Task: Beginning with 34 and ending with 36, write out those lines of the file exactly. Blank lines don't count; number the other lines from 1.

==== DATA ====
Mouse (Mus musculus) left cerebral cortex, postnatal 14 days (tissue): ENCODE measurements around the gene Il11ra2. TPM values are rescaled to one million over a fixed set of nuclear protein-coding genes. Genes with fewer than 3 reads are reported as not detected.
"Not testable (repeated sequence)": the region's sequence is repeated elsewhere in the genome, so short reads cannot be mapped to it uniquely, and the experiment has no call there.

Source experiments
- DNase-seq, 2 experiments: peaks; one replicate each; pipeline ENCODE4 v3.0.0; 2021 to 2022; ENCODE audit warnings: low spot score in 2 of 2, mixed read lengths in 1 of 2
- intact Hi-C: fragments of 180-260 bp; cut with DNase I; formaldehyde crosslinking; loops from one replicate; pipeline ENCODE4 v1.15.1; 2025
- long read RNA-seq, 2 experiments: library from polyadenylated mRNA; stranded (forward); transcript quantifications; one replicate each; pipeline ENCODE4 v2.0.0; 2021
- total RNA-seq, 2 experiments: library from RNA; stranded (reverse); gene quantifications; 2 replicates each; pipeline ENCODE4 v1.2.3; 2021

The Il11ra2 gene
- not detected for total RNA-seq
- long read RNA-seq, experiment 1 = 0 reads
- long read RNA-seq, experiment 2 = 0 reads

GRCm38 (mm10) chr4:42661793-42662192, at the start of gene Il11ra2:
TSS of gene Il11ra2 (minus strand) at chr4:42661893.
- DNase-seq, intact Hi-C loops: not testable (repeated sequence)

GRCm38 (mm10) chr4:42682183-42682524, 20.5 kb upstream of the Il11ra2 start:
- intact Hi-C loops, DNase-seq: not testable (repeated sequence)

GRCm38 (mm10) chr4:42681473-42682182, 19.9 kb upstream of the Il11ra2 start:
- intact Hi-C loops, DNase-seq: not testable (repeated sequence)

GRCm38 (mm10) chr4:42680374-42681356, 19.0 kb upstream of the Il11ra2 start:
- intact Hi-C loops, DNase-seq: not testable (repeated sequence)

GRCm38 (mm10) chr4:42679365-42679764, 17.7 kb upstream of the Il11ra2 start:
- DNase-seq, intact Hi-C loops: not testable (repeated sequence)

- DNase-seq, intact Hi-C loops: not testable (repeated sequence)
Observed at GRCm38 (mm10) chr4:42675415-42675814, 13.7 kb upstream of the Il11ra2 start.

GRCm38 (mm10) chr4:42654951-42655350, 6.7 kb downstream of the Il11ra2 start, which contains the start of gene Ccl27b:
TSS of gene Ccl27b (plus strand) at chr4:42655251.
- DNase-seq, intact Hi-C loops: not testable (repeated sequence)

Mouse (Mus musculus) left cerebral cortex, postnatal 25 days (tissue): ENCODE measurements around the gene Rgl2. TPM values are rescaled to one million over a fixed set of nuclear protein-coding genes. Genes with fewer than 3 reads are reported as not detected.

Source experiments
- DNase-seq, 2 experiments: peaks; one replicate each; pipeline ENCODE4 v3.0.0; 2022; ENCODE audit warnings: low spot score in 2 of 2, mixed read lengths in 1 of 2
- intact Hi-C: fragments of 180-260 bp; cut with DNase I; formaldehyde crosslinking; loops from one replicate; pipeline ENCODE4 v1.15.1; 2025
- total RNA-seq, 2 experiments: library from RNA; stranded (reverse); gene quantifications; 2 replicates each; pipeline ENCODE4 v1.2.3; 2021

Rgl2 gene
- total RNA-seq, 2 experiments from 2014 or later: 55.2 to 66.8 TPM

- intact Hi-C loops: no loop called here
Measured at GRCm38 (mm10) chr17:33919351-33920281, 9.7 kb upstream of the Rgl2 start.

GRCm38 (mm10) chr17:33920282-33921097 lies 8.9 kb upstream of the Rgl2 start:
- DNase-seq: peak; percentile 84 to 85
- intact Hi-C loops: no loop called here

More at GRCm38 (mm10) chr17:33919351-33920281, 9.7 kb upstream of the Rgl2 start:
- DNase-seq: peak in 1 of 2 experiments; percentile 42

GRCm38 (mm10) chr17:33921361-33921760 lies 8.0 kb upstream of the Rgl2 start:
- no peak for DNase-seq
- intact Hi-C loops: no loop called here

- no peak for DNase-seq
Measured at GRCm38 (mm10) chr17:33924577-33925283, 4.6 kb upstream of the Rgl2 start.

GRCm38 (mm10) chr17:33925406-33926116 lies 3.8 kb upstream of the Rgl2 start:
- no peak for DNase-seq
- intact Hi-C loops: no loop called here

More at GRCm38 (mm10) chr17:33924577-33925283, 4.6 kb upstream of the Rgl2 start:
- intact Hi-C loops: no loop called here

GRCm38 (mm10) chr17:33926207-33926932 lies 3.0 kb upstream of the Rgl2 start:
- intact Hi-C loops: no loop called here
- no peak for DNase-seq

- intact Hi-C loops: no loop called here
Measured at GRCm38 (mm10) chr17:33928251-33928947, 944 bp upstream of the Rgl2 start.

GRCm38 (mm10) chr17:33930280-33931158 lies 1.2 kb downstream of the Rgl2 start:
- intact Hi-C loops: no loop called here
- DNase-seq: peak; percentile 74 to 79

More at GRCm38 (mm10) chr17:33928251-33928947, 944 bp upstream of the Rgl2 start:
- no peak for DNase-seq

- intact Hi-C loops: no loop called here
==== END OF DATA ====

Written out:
- total RNA-seq, 2 experiments from 2014 or later: 55.2 to 66.8 TPM

- intact Hi-C loops: no loop called here
Measured at GRCm38 (mm10) chr17:33919351-33920281, 9.7 kb upstream of the Rgl2 start.